of the required kind.)
Weaker hypotheses also work. Basically, one needs to know that, at every point m
of Вµв€’1 (Оѕ), there is a smooth slice to the action of GОѕ , i.e., a smoothly embedded disk D
in Вµв€’1 (Оѕ) that passes through m and intersects each GОѕ -orbit in GОѕ В· D transversely and
in exactly one point. (Compare the construction of a smooth structure on each G-orbit in
Theorem 1 of Lecture 3.)
Even when there is not a slice around each point of Вµв€’1 (Оѕ), there is very often a near-
slice, i.e., a smoothly embedded disk D in Вµв€’1 (Оѕ) that passes through m and intersects
each GОѕ -orbit in GОѕ В· D transversely and in a п¬Ѓnite number of points. In this case, the
quotient space MОѕ inherits the structure of a symplectic orbifold, and these вЂ˜generalized
manifoldsвЂ™ have turned out to be quite useful.
Finally, it is worth computing the dimension of MОѕ when it does turn out to be a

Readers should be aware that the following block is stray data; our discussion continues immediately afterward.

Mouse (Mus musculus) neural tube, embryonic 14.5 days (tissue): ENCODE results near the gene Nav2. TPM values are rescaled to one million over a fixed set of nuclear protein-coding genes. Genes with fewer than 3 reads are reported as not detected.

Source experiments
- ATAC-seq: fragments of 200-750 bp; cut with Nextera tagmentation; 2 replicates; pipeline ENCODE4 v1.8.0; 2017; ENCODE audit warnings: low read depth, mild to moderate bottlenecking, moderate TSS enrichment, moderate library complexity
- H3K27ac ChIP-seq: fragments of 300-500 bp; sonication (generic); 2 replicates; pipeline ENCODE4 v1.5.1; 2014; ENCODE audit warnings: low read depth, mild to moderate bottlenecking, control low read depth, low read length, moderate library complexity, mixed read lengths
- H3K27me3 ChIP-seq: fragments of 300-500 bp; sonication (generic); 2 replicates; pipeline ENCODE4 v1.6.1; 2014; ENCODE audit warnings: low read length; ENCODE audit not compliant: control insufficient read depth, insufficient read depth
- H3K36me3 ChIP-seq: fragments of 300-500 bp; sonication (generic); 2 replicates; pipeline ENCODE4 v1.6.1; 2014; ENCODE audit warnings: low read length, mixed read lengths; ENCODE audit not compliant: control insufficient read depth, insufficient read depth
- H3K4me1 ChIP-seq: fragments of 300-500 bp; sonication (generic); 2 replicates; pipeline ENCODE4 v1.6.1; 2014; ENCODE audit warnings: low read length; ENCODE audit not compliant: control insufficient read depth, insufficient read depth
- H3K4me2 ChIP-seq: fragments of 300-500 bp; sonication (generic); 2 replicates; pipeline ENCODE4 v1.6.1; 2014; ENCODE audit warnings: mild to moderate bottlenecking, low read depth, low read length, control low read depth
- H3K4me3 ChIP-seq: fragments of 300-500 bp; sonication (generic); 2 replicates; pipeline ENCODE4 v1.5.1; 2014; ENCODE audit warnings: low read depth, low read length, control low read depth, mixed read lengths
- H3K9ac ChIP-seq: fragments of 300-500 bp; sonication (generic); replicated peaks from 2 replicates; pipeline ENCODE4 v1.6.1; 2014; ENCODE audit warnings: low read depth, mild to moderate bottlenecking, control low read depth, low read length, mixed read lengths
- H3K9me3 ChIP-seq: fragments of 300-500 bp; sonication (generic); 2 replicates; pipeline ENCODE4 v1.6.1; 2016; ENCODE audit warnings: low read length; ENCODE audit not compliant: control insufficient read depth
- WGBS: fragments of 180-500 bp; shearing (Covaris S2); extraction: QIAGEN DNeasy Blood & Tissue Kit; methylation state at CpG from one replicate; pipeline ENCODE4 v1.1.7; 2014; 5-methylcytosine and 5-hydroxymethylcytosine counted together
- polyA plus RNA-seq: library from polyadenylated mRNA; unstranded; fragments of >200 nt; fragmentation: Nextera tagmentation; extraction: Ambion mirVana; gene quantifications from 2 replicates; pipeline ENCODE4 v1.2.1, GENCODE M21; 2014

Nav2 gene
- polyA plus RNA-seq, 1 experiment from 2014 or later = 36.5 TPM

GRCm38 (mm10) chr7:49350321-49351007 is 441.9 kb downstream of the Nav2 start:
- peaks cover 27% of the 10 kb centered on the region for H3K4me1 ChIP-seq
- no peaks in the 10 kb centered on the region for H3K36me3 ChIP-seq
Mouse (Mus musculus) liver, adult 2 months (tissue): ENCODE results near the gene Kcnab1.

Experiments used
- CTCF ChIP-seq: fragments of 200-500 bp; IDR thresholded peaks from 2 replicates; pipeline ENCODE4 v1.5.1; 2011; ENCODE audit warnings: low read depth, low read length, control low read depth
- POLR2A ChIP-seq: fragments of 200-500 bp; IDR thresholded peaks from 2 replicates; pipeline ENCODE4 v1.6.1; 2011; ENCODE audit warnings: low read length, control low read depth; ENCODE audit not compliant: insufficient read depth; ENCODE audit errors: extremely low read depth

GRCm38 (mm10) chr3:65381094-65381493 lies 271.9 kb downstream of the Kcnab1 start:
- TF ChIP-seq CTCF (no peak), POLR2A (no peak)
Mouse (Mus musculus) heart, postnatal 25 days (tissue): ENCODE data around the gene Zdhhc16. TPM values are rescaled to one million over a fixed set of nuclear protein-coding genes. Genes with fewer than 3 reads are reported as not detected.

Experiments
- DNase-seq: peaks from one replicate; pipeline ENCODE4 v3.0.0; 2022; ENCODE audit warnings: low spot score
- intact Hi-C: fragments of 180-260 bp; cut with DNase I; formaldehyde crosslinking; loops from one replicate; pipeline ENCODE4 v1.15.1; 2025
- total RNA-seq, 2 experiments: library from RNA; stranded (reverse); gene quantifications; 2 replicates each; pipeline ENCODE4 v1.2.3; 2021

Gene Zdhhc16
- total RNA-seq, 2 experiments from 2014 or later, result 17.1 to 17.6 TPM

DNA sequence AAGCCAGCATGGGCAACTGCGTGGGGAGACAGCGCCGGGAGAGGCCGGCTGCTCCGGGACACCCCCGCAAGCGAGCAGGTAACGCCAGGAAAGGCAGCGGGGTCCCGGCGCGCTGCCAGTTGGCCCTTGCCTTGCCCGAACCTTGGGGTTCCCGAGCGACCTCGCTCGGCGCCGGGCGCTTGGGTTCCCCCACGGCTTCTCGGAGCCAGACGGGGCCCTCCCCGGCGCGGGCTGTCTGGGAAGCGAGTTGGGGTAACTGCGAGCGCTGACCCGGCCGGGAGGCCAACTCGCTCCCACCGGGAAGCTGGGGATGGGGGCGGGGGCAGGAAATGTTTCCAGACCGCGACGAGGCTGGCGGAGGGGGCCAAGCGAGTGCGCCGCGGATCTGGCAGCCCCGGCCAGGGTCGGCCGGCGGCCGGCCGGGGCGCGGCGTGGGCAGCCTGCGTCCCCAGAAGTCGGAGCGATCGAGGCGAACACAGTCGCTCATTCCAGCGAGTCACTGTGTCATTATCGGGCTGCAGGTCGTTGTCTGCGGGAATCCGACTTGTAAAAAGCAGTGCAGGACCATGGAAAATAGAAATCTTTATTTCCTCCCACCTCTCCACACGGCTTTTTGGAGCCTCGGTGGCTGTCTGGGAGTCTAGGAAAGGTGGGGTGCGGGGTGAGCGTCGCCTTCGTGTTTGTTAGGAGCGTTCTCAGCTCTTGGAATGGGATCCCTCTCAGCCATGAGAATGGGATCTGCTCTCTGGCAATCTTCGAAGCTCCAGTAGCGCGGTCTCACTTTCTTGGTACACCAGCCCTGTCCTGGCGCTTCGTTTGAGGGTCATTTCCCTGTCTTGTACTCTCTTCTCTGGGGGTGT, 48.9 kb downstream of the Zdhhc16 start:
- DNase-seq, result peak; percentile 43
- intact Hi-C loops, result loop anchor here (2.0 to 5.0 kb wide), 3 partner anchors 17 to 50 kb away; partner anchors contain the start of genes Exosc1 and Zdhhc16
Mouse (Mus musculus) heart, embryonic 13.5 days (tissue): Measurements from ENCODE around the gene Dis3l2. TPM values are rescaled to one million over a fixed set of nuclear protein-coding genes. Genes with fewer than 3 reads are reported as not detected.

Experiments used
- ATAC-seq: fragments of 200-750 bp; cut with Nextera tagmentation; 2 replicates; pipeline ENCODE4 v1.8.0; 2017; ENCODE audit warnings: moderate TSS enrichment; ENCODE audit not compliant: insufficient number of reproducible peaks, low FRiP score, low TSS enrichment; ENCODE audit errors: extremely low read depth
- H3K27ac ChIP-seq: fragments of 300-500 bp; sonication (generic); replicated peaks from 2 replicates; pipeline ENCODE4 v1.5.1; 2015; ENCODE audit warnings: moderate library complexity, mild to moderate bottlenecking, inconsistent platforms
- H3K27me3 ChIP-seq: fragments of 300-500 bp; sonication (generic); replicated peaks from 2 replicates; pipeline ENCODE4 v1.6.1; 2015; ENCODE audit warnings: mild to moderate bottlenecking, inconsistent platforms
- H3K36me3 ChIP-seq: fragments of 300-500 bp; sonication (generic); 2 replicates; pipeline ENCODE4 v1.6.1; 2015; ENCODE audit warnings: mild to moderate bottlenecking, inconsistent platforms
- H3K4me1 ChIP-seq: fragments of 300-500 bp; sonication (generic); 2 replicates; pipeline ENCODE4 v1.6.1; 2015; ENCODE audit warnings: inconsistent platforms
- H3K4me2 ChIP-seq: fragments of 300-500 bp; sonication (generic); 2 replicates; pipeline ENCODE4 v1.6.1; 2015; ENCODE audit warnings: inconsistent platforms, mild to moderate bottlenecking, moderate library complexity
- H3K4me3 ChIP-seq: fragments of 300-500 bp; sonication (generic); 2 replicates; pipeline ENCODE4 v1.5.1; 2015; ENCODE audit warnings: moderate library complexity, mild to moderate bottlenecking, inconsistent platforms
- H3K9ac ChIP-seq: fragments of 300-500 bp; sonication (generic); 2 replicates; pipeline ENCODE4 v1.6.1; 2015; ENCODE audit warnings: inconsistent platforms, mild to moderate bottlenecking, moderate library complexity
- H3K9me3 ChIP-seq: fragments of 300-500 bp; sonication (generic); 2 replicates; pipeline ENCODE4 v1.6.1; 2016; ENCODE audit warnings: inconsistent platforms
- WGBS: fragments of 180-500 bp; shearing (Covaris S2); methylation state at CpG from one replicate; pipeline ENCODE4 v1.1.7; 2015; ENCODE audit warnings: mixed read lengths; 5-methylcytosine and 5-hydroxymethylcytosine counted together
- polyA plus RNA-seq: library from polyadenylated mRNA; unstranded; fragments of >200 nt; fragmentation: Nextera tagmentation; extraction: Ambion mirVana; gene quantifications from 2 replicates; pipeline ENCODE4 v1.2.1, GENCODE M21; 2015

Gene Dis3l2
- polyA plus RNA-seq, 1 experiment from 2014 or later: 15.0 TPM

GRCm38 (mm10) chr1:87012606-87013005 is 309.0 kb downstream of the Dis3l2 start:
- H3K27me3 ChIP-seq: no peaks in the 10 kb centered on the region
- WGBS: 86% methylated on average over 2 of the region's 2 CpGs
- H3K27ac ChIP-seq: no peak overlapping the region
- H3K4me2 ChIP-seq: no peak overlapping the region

manifold. Let Gm вЉ‚ G be the stabilizer of m в€€ Вµв€’1 (Оѕ). I leave as an exercise for the
reader to check that
dim MОѕ = dim M в€’ dim G в€’ dim GОѕ + 2 dim Gm
= dim M в€’ 2 dim G/Gm + dim G/GОѕ .

L.7.8 123
Since we will see so many examples in the next Lecture, I will content myself with
only mentioning two here:
вЂў Let M = T в€— G and let G act on T в€— G on the left in the obvious way. Then the reader
в€—
can easily check that, for each x в€€ g, we have ПЃ(x)(О±) = О± Yx (a) for all О± в€€ Ta G where,
as usual, Yx denotes the right invariant vector п¬Ѓeld on G whose value at e is x в€€ g. Hence,
Вµ: T в€— G в†’ gв€— is given by Вµ(О±) = Rв€— (О±).
ПЂ(О±)
Consequently, Вµв€’1 (Оѕ) вЉ‚ T в€— G is merely the graph in T в€— G of the left-invariant 1-form
П‰Оѕ (i.e., the left-invariant 1-form whose value at e is Оѕ в€€ gв€— ). Thus, we can use П‰Оѕ as a
section of T в€— G to pull back в„¦ (the canonical symplectic form on T в€— G, which is clearly
G-invariant) to get the 2-form dП‰Оѕ on G. As we already saw in Lecture 5, and is now
borne out by Theorem 2, the null space of dП‰Оѕ at any point a в€€ G is Ta aGОѕ , the quotient